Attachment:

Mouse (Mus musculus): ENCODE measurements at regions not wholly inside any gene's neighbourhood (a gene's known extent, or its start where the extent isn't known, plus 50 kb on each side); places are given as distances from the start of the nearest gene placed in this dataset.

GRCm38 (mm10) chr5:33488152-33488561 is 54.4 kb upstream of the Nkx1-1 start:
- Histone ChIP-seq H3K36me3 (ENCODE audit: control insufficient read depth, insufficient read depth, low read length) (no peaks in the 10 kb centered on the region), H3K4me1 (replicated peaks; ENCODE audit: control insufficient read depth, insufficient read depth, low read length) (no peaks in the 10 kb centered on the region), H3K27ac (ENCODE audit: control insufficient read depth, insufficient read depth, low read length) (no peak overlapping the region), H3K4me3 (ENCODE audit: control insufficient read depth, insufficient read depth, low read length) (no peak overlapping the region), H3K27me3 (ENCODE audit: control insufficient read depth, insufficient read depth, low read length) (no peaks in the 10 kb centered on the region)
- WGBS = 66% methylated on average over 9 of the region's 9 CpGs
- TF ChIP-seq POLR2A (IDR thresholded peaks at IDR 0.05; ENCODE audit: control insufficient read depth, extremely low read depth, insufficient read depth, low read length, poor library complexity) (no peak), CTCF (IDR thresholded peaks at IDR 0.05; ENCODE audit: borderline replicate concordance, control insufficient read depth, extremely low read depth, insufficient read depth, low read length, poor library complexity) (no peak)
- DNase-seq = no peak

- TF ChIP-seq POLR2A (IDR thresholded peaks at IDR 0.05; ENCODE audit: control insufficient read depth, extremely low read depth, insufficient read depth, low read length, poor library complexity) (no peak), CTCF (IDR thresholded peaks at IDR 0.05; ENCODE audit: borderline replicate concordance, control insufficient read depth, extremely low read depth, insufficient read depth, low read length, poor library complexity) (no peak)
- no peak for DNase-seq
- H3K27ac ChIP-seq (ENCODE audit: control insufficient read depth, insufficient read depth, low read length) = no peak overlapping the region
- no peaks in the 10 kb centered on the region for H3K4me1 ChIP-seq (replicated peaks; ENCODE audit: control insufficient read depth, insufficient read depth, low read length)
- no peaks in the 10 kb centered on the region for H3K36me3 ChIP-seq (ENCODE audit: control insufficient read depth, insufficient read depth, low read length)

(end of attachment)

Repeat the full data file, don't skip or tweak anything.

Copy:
Mouse (Mus musculus): ENCODE measurements at regions not wholly inside any gene's neighbourhood (a gene's known extent, or its start where the extent isn't known, plus 50 kb on each side); places are given as distances from the start of the nearest gene placed in this dataset.

GRCm38 (mm10) chr5:33488152-33488561 is 54.4 kb upstream of the Nkx1-1 start:
- Histone ChIP-seq H3K36me3 (ENCODE audit: control insufficient read depth, insufficient read depth, low read length) (no peaks in the 10 kb centered on the region), H3K4me1 (replicated peaks; ENCODE audit: control insufficient read depth, insufficient read depth, low read length) (no peaks in the 10 kb centered on the region), H3K27ac (ENCODE audit: control insufficient read depth, insufficient read depth, low read length) (no peak overlapping the region), H3K4me3 (ENCODE audit: control insufficient read depth, insufficient read depth, low read length) (no peak overlapping the region), H3K27me3 (ENCODE audit: control insufficient read depth, insufficient read depth, low read length) (no peaks in the 10 kb centered on the region)
- WGBS = 66% methylated on average over 9 of the region's 9 CpGs
- TF ChIP-seq POLR2A (IDR thresholded peaks at IDR 0.05; ENCODE audit: control insufficient read depth, extremely low read depth, insufficient read depth, low read length, poor library complexity) (no peak), CTCF (IDR thresholded peaks at IDR 0.05; ENCODE audit: borderline replicate concordance, control insufficient read depth, extremely low read depth, insufficient read depth, low read length, poor library complexity) (no peak)
- DNase-seq = no peak

- TF ChIP-seq POLR2A (IDR thresholded peaks at IDR 0.05; ENCODE audit: control insufficient read depth, extremely low read depth, insufficient read depth, low read length, poor library complexity) (no peak), CTCF (IDR thresholded peaks at IDR 0.05; ENCODE audit: borderline replicate concordance, control insufficient read depth, extremely low read depth, insufficient read depth, low read length, poor library complexity) (no peak)
- no peak for DNase-seq
- H3K27ac ChIP-seq (ENCODE audit: control insufficient read depth, insufficient read depth, low read length) = no peak overlapping the region
- no peaks in the 10 kb centered on the region for H3K4me1 ChIP-seq (replicated peaks; ENCODE audit: control insufficient read depth, insufficient read depth, low read length)
- no peaks in the 10 kb centered on the region for H3K36me3 ChIP-seq (ENCODE audit: control insufficient read depth, insufficient read depth, low read length)